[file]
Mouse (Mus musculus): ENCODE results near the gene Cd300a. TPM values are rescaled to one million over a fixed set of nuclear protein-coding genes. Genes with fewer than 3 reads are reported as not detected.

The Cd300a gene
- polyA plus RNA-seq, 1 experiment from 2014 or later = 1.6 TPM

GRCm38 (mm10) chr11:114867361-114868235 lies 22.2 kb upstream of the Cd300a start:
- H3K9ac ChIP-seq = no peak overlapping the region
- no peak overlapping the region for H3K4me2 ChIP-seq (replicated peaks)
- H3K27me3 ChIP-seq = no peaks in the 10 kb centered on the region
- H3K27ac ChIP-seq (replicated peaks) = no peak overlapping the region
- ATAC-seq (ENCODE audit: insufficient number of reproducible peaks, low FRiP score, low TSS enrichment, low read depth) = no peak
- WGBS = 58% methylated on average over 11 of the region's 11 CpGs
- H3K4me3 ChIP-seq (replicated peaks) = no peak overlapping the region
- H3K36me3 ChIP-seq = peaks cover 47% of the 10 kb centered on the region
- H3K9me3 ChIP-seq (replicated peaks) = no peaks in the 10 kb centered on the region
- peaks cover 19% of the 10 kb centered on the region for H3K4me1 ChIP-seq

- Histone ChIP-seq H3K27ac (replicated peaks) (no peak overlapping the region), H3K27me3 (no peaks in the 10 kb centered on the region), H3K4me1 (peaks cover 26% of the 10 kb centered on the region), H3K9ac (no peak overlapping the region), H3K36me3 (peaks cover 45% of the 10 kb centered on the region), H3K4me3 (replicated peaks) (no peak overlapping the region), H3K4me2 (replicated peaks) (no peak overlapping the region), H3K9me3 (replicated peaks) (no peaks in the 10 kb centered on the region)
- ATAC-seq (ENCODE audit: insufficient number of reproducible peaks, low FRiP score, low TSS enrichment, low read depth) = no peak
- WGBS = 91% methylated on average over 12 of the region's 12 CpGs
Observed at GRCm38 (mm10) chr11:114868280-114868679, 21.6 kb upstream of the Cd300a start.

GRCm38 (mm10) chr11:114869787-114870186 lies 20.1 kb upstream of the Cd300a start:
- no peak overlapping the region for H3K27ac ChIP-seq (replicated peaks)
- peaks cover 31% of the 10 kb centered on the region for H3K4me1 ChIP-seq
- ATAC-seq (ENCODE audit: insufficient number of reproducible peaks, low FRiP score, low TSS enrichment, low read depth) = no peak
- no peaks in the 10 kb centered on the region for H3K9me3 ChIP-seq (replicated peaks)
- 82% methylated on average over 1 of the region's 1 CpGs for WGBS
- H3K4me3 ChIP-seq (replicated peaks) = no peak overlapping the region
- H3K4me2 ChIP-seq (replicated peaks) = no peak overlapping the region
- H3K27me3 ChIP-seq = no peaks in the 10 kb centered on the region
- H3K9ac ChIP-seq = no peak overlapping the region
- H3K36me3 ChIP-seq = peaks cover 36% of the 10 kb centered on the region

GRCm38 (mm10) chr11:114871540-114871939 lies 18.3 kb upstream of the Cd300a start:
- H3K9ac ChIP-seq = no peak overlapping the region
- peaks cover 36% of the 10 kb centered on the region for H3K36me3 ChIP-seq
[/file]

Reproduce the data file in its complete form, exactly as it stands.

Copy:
Mouse (Mus musculus): ENCODE results near the gene Cd300a. TPM values are rescaled to one million over a fixed set of nuclear protein-coding genes. Genes with fewer than 3 reads are reported as not detected.

The Cd300a gene
- polyA plus RNA-seq, 1 experiment from 2014 or later = 1.6 TPM

GRCm38 (mm10) chr11:114867361-114868235 lies 22.2 kb upstream of the Cd300a start:
- H3K9ac ChIP-seq = no peak overlapping the region
- no peak overlapping the region for H3K4me2 ChIP-seq (replicated peaks)
- H3K27me3 ChIP-seq = no peaks in the 10 kb centered on the region
- H3K27ac ChIP-seq (replicated peaks) = no peak overlapping the region
- ATAC-seq (ENCODE audit: insufficient number of reproducible peaks, low FRiP score, low TSS enrichment, low read depth) = no peak
- WGBS = 58% methylated on average over 11 of the region's 11 CpGs
- H3K4me3 ChIP-seq (replicated peaks) = no peak overlapping the region
- H3K36me3 ChIP-seq = peaks cover 47% of the 10 kb centered on the region
- H3K9me3 ChIP-seq (replicated peaks) = no peaks in the 10 kb centered on the region
- peaks cover 19% of the 10 kb centered on the region for H3K4me1 ChIP-seq

- Histone ChIP-seq H3K27ac (replicated peaks) (no peak overlapping the region), H3K27me3 (no peaks in the 10 kb centered on the region), H3K4me1 (peaks cover 26% of the 10 kb centered on the region), H3K9ac (no peak overlapping the region), H3K36me3 (peaks cover 45% of the 10 kb centered on the region), H3K4me3 (replicated peaks) (no peak overlapping the region), H3K4me2 (replicated peaks) (no peak overlapping the region), H3K9me3 (replicated peaks) (no peaks in the 10 kb centered on the region)
- ATAC-seq (ENCODE audit: insufficient number of reproducible peaks, low FRiP score, low TSS enrichment, low read depth) = no peak
- WGBS = 91% methylated on average over 12 of the region's 12 CpGs
Observed at GRCm38 (mm10) chr11:114868280-114868679, 21.6 kb upstream of the Cd300a start.

GRCm38 (mm10) chr11:114869787-114870186 lies 20.1 kb upstream of the Cd300a start:
- no peak overlapping the region for H3K27ac ChIP-seq (replicated peaks)
- peaks cover 31% of the 10 kb centered on the region for H3K4me1 ChIP-seq
- ATAC-seq (ENCODE audit: insufficient number of reproducible peaks, low FRiP score, low TSS enrichment, low read depth) = no peak
- no peaks in the 10 kb centered on the region for H3K9me3 ChIP-seq (replicated peaks)
- 82% methylated on average over 1 of the region's 1 CpGs for WGBS
- H3K4me3 ChIP-seq (replicated peaks) = no peak overlapping the region
- H3K4me2 ChIP-seq (replicated peaks) = no peak overlapping the region
- H3K27me3 ChIP-seq = no peaks in the 10 kb centered on the region
- H3K9ac ChIP-seq = no peak overlapping the region
- H3K36me3 ChIP-seq = peaks cover 36% of the 10 kb centered on the region

GRCm38 (mm10) chr11:114871540-114871939 lies 18.3 kb upstream of the Cd300a start:
- H3K9ac ChIP-seq = no peak overlapping the region
- peaks cover 36% of the 10 kb centered on the region for H3K36me3 ChIP-seq